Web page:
He's continued to do quite well sales-wise, actually, as far as I can see from the data available. The Omen Machine debuted at #1 on the New York Times Bestseller list, The Third Kingdom debuted at #5, and Severed Souls debuted at #4. (For comparison, the last three main Sword of Truth books debuted at #2, #1, and #2.) The more recent books do have somewhat less staying power on the list than the original sequence, but it's still a level of success most writers would kill for.
Gregory Maguire's Wicked: The Life and Times of the Wicked Witch of the West is free at several US e-tailers for the day. Here's an Amazon link: http://www.amazon.com/Wicked-Life-Times-Witch-Years-ebook/dp/B000FC14JY/
Part of the reason I'm not especially invested in Mixon's report (although I appreciate the visibility it and Martin's signal boost brought to Sriduangkaew's behavior) is that I think it was a mistake to use the tools of statistical analysis on a largely-deleted body of online writings. It's simply not possible to be precise about which bile was targeted at what, and you're limited to what particular people who speak up happen to have remembered and/or screencapped, and so you open yourself up to (frankly asinine) rules-lawyering about what percentage of her targets can be labeled "punching up," where you draw the line between harsh reviews and insults, etc. The value of Mixon's work is in the underlying data, which demonstrate the full range of Sriduangkaew's behavior, not in graphs and figures.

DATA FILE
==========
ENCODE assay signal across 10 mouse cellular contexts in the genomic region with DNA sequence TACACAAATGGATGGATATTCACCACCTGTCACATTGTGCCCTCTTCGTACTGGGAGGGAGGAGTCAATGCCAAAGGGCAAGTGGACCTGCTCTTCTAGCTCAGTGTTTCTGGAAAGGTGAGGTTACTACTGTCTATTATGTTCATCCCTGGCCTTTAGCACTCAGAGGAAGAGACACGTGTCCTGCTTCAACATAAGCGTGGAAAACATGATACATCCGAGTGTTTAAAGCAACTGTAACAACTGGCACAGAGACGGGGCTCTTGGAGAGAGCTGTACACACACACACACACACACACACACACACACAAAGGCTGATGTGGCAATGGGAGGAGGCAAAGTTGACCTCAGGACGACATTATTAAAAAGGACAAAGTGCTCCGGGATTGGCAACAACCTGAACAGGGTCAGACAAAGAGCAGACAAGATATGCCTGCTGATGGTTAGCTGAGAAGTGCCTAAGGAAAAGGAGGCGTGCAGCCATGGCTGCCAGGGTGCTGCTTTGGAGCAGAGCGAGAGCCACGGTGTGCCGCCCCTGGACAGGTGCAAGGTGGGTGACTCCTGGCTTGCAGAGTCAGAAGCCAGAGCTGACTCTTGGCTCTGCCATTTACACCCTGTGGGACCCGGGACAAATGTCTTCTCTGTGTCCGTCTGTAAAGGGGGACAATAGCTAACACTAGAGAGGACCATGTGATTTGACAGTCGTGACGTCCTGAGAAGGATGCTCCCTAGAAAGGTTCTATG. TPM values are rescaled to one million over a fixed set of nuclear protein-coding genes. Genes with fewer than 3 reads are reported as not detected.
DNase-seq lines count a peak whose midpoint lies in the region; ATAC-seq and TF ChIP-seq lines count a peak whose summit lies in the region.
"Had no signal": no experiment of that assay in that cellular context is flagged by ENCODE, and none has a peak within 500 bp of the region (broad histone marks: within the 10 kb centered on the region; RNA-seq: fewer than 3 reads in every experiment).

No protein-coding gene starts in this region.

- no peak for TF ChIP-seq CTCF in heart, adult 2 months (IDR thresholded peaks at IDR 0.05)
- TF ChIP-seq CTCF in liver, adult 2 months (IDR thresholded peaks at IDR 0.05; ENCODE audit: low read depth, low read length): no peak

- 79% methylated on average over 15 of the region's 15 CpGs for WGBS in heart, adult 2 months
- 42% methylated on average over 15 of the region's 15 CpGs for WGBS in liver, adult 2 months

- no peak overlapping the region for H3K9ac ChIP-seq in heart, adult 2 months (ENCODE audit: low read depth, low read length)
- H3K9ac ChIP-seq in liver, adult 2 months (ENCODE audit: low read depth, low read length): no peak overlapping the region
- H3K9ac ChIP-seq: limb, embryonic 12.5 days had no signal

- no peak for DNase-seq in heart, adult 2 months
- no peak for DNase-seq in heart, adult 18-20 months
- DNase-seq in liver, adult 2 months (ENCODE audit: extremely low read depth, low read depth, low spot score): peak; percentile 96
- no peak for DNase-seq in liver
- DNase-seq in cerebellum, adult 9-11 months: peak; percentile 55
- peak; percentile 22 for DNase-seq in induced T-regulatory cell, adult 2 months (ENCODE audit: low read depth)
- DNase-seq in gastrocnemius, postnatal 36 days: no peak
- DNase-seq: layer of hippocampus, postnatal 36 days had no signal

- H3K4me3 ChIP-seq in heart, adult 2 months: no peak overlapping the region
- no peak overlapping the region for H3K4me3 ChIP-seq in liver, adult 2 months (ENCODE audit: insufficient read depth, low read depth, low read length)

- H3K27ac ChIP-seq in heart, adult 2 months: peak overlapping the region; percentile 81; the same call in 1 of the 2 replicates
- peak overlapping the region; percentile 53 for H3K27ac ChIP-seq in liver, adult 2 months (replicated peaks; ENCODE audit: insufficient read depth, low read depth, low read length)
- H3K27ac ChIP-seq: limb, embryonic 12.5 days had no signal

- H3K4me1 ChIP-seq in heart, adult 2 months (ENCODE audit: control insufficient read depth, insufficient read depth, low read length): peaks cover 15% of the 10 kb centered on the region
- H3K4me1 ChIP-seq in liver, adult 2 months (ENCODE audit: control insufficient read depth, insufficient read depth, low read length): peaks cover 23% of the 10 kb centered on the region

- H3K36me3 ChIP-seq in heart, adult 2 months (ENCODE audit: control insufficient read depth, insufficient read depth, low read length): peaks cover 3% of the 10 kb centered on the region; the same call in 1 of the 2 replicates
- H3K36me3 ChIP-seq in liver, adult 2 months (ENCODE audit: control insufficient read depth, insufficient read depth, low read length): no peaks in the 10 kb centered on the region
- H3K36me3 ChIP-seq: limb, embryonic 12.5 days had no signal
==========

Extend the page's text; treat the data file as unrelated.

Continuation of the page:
I do think that it's pretty tacky for people who present themselves as caring about the place of women and POC in SFF to spend a great deal of time arguing over just how disproportionately Sriduangkaew targeted those groups, as if there's some magic number of women and POC that would be acceptable as collateral damage in some imagined battle against straight white dudes. Rochita Loenen-Ruiz, Tricia Sullivan, Cindy Pon, Athena Andreadis, Rachel Manija Brown, and many others deserve better than that.